Those Jewish males that were selected for forced labour were marched by members of the First Company to a country loading station on the railroad , where several train cars and a passenger car was waiting to take them to Lublin. These worker-Jews were taken to Lublin and were incarcerated in a camp, though not the main Lublin Concentration Camp and the escort guards returned to Bilgoraj, the same day.

Meanwhile the initial contingent of shooters from the First Company were driven to a forest several kilometres from Jozefow. When the first truck load of thirty-five to forty Jews arrived, an equal number of policemen came forward and 'face to face' were paired off with their intended victims. The Jews and the policemen marched down the forest path. They turned off into the woods at a point indicated by Captain Wohlauf. The Jews were ordered to lie down in a row. The policemen stepped up behind them, placed their bayonets on the backbone above the shoulder blades and fired in unison, when ordered to so.

More policemen of the First Company arrived at the forest to carry out the role of a second firing squad. Captain Wohlauf selected other execution sites deeper in the forest, so that the next batch of victims did not see the corpses of the executed Jews, and shortly afterwards they met the same fate. Thereafter, the 'pendulum traffic' of the two firing squads in the forest continued throughout the day. Except for a break at midday the shooting continued without interruption until nightfall.

Reserve Police Battalion 101 returned to the marketplace in Jozefow and departed in trucks that took them back to Bilgoraj. The 1,500 Jews that they brutally murdered that day, were left unburied in the woods, where they were killed. Neither clothing nor valuables were collected and the luggage collected at the marketplace was simply set on fire.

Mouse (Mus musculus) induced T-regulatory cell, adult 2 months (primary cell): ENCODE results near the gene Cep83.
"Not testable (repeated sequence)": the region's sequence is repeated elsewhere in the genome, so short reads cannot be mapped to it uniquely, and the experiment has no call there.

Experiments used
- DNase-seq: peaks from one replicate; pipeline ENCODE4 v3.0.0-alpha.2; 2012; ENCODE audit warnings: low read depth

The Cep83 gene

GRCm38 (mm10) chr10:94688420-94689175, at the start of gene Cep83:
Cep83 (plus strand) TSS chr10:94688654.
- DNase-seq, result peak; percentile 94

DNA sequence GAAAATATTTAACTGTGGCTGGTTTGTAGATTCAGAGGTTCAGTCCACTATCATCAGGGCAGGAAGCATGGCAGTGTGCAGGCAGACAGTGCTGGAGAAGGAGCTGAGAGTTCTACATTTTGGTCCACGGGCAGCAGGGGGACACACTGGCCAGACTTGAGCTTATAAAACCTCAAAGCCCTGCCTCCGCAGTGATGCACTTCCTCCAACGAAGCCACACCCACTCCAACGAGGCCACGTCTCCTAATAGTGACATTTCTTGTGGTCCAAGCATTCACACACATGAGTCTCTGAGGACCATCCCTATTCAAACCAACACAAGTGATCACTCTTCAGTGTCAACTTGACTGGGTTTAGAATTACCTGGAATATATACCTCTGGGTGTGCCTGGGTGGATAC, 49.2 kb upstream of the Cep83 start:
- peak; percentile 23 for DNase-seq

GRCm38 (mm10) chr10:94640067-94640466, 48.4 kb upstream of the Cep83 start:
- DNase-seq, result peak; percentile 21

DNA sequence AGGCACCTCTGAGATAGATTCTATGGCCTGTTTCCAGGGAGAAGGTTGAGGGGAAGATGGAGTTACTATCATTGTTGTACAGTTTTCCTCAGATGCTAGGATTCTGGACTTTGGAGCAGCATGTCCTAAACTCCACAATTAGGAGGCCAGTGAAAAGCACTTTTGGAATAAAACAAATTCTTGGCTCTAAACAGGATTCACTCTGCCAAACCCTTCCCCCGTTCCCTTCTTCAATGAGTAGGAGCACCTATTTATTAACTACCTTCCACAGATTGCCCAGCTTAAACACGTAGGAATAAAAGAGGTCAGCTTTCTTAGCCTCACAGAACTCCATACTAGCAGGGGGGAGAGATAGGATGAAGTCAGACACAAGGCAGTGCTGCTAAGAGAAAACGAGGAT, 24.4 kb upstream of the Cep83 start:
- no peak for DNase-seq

In early July 1942, the Reserve Police Battalion 101 was assigned to the northern sector of the Lublin district. Lieutenant Gnade's Second Company was assigned to Biala Podlaska. The First Platoon was divided between Piszczac and Tuczna to the south-east, while Second Platoon was at Wisznice due south. Third Platoon was stationed in Parczew to the south-west, in the county of Radzyn.

On August 17, 1942, in the village of Lomazy, Lieutenant Gnade held a meeting with his officers where he informed them of the plan to clear the Jewish quarter and assemble the Jews in the schoolyard. The NCO's were told that Trawniki-manner from the SS Training School at Trawniki would carry out the shooting, leaving the members of Reserve Battalion 101, to undertake the round-up of victims. These Trawniki-manner were also known as 'Hiwis.'

As at Jozefow before, the infants, the elderly,the sick and frail who could not walk to the school would be shot on the spot. Like before the men encountered not only German Jews, but a number of Jews from Hamburg. The Jews thus assembled, quickly filled the schoolyard and overflowed into the adjoining sports field. The round-up took 2 hours to complete. The 1,700 Jews of Lomazy were then forced to sit and wait. A group of sixty to seventy young men were selected, given shovels and spades, loaded onto trucks and driven to the woods. Several of the Jews managed to jump from the trucks and make good their escape. Reaching the woods the Jews were made to dig a large mass grave.

Meanwhile, back in Lomazy, a contingent of fifty Trawniki-manner marched into town, led by a German SS officer. Shortly afterwards the Trawniki-manner took a break and started drinking bottles of vodka, and eating. Very soon the SS officer and Lieutenant Gnade started drinking heavily as well. As the grave digging neared completion and the Trawniki-manner had finished their drinking and eating, the one kilometre 'death march' to the forest began. Some policemen rode on local farmers panje-wagons to the forest where they set up a new cordon. Other policemen began to march the Jews in groups of 200 or 300 at a time. Those who could not keep pace with the march, were shot on the spot. This process proved too slow, and the decision was taken to march all the remaining Jews in a single large group. Pieces of rope were collected and tied together and the Jews were ordered to hold the rope and march off. However, this led to a number of problems as a member of Reserve Police Battalion 101, testified after the war: